This simply doesn’t ring true, but it’s indicative of how fear can lead us to reach for simple explanations and see bad faith where there is none.
Ascribing malice to legitimate worries
Over the last few days, it has become clear that the sense of goodwill and togetherness seen during lockdown in March and April has evaporated. This week’s intemperate arguments over hospitality restrictions highlight the collective fatigue felt across the country.
Those who broadly support the measures are reviled for displaying callous indifference to the plight of hospitality sector workers who face devastating economic consequences from the closure of their work-place. Those who express resentment of, or disagreement with, the new restrictions have been branded selfish and impervious to the threat to human life.
In this, social media has become a platform for people to ascribe malice to what are only legitimate fears and worries.
Emotions right now are as conflicting as they are exhausting. There’s great sympathy for the workers whose jobs were already precarious before Covid and which look perilous now. Supporters of the restrictions might not have 100 per cent confidence that these rules will make a significant dent in case numbers, but they are willing to follow them in the hope that they do. They broadly trust the scientific experts guiding the Scottish Government because the alternative means putting their faith in somebody on Facebook’s-sister’s-pal who is a nurse.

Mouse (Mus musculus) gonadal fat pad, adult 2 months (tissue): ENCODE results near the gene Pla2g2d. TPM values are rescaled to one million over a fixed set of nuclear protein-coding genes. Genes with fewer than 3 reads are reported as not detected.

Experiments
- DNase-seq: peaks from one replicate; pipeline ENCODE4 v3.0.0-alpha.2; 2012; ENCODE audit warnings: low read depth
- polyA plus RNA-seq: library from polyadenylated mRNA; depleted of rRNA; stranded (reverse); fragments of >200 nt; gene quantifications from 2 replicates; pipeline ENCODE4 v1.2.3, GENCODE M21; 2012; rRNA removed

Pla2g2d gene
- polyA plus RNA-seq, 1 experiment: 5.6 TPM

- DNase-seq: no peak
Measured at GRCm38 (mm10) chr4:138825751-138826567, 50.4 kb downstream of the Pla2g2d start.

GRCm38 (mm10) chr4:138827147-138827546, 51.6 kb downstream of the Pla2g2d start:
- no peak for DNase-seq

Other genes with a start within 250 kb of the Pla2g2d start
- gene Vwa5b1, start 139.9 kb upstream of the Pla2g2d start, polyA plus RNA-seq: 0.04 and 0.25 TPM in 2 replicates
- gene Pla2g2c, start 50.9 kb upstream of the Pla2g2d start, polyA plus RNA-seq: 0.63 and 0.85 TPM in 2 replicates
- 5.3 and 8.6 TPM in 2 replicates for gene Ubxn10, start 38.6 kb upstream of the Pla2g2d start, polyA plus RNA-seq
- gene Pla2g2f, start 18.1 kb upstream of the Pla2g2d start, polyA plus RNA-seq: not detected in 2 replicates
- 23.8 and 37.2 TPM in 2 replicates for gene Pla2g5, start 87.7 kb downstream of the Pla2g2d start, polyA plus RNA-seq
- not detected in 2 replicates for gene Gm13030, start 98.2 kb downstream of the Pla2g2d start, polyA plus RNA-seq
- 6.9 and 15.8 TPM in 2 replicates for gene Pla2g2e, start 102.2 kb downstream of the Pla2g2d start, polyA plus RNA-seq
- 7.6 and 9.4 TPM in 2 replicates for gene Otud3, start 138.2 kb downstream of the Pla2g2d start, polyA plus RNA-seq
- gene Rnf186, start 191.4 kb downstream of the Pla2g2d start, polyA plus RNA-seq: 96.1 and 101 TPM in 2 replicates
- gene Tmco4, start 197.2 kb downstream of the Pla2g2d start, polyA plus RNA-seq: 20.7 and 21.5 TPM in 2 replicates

No monopoly on wisdom
Without a vaccine or a time-machine, we can’t eliminate the risks of coronavirus, while living our lives as we were before. This means that, for now, we are stuck in this febrile state of discontent and uncertainty.
Winter will bring additional pressure on health and social care services. As the furlough scheme comes to an end, we await the devastating reality of what that will mean for “non-viable” jobs.
While Nicola Sturgeon deserves credit for how she has communicated with the public throughout the crisis, the weeks ahead will require something much, much more.
As the rules become ever-more complicated, as the decisions become more delicately balanced, opposition parties must be invited to participate in the decision-making process. Ultimately, Nicola Sturgeon and her Government call the shots. The Scottish Government will own the failures of this crisis as well as the victories. Yet, no party has a monopoly on wisdom. A more collaborative approach is in all of our interests as we head into winter.
Optimism is a rare and dangerous commodity in a world that has been forced to shrink beyond imagination to protect itself against coronavirus.
Nobody expects politicians to cast their party loyalties to one side, join hands, and start singing kumbaya. Let’s aim for less and hope for more: that opposition parties are – and are seen to be – more involved. It would be a show of good faith from Nicola Sturgeon that might just serve as an example for the rest of us.